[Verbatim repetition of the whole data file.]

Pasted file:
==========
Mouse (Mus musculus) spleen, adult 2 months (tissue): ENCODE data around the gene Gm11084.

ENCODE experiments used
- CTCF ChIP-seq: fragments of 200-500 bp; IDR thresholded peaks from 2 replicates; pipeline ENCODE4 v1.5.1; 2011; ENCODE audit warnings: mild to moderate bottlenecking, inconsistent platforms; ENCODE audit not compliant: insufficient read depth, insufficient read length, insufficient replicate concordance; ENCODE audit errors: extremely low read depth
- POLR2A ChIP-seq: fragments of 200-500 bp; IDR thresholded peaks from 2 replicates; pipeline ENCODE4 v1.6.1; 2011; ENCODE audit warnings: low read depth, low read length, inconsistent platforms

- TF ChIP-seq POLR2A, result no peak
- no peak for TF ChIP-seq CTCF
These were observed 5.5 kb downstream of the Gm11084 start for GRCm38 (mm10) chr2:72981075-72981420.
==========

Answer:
Mouse (Mus musculus) spleen, adult 2 months (tissue): ENCODE data around the gene Gm11084.

ENCODE experiments used
- CTCF ChIP-seq: fragments of 200-500 bp; IDR thresholded peaks from 2 replicates; pipeline ENCODE4 v1.5.1; 2011; ENCODE audit warnings: mild to moderate bottlenecking, inconsistent platforms; ENCODE audit not compliant: insufficient read depth, insufficient read length, insufficient replicate concordance; ENCODE audit errors: extremely low read depth
- POLR2A ChIP-seq: fragments of 200-500 bp; IDR thresholded peaks from 2 replicates; pipeline ENCODE4 v1.6.1; 2011; ENCODE audit warnings: low read depth, low read length, inconsistent platforms

- TF ChIP-seq POLR2A, result no peak
- no peak for TF ChIP-seq CTCF
These were observed 5.5 kb downstream of the Gm11084 start for GRCm38 (mm10) chr2:72981075-72981420.